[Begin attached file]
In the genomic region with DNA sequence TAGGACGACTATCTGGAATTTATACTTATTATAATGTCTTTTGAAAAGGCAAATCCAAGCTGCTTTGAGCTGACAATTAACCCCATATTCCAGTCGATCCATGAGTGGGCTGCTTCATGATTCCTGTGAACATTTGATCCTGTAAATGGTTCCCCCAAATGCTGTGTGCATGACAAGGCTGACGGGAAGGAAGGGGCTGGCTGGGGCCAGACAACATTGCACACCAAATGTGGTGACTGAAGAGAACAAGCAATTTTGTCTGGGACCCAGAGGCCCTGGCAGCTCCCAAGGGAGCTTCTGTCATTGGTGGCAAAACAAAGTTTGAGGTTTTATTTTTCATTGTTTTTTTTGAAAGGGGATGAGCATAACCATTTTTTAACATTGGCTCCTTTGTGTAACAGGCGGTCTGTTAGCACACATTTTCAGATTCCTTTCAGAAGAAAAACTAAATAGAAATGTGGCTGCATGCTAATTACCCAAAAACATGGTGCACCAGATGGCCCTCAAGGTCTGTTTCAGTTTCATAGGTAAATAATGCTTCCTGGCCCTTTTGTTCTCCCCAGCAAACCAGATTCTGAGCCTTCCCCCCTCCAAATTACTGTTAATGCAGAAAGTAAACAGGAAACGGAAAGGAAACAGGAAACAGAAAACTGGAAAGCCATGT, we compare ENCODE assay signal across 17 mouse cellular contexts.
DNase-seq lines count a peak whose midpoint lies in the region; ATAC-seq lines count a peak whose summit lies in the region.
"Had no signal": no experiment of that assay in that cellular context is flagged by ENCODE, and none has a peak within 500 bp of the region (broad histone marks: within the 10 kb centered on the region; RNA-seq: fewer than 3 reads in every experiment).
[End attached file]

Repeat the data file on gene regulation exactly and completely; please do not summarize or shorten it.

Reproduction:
In the genomic region with DNA sequence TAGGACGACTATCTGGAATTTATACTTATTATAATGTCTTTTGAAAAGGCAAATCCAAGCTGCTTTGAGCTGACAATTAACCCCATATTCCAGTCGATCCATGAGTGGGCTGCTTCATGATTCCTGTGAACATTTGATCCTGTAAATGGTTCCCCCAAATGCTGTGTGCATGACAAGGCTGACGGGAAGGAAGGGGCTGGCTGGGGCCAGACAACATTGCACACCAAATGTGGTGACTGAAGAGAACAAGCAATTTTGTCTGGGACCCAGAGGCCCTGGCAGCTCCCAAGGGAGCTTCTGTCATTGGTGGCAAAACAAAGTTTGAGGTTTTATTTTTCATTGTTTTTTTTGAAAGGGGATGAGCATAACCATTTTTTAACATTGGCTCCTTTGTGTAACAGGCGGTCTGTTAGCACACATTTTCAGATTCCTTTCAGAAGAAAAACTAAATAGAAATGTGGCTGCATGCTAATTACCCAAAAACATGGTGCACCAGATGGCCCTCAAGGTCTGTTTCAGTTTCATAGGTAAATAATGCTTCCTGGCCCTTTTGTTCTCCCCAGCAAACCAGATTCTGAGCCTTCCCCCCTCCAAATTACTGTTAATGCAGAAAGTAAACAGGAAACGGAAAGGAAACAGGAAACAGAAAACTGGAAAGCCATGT, we compare ENCODE assay signal across 17 mouse cellular contexts.
DNase-seq lines count a peak whose midpoint lies in the region; ATAC-seq lines count a peak whose summit lies in the region.
"Had no signal": no experiment of that assay in that cellular context is flagged by ENCODE, and none has a peak within 500 bp of the region (broad histone marks: within the 10 kb centered on the region; RNA-seq: fewer than 3 reads in every experiment).